Crypticerya bursera Unruh 2008
Cory Unruh describes a new species of scale insect in the genus Crypticerya in this week's Zootaxa. The diagram above shows a highly stylized version of the back (at left) and underbelly (at right) of the insect, with peripheral illustrations of the various pores, appendages and hairs. Scale insects have such an unusual morphology that the people who work on them have had to create a unique system for keeping track of their various characters. Most entomologists- myself included- require additional training to make sense of it.
Like all scale insects, Crypticerya bursera is a specialized plant feeder. The young insects have longer legs and are motile, but adult females become motionless blobs that plug into the phloem and drink sap. This species is known from a single locality in Baja California, where it was collected from an elephant tree (Bursera microphylla):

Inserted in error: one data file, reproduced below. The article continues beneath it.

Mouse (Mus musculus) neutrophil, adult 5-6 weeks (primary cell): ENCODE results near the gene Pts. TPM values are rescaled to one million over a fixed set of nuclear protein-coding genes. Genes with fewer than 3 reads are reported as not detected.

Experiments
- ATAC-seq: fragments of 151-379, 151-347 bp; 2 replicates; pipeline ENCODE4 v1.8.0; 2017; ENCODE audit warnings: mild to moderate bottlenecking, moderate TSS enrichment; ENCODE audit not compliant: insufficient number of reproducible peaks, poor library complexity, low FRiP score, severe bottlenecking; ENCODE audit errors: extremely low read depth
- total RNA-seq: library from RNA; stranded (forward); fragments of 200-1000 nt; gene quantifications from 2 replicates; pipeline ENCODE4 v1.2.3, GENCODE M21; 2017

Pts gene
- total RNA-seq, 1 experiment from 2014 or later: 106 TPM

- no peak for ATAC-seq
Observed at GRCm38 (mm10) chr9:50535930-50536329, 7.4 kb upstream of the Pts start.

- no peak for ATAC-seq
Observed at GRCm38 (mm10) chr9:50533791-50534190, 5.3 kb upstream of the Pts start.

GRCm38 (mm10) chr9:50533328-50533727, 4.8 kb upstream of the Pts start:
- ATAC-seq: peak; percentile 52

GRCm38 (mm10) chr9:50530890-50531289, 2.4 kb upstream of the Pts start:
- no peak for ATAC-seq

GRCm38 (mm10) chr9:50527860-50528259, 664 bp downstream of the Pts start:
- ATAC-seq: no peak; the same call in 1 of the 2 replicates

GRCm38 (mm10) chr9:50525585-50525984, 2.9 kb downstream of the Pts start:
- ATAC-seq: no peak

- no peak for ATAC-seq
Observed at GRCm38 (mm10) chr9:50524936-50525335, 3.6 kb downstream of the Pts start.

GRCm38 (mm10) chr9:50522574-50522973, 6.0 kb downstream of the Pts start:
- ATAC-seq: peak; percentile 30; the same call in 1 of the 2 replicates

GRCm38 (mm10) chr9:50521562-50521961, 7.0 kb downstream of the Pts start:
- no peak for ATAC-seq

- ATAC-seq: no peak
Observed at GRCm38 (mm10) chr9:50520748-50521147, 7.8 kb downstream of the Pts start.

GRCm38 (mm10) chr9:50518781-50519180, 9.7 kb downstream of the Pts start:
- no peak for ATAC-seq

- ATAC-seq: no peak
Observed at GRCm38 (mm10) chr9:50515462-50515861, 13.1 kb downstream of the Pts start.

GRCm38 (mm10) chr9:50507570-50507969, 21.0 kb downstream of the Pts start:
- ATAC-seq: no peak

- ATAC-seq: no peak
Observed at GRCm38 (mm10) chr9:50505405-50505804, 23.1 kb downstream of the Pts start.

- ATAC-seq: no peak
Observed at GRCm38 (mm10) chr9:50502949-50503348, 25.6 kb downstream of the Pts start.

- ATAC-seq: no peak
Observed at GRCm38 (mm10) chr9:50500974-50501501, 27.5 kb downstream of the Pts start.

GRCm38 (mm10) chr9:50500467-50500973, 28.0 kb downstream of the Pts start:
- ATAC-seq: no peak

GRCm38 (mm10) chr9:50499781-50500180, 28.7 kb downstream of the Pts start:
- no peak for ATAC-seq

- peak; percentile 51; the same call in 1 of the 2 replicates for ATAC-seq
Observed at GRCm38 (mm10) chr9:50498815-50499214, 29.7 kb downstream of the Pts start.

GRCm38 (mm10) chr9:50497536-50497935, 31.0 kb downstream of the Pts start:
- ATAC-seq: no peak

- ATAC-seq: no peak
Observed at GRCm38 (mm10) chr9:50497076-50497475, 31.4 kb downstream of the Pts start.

Source: Unruh, C. M. 2008. A taxonomic review of the Crypticerya species (Hemiptera: Coccoidea: Monophlebidae) of the southwestern United States and Mexico, including description of a new species from Baja California. Zootaxa 1759: 1-42.
If they cut down that particular elephant tree, will the species go extinct? I wonder if it was introduced from somewhere else.
Baja is a pretty poorly-collected part of the world, so it wouldn't surprise me if there are plenty more around on other Elephant trees.
Scale insects often cannot be identified without some time-consuming specimen preparation on slide mounts, so new species aren't often recognized until well after they were collected from the field.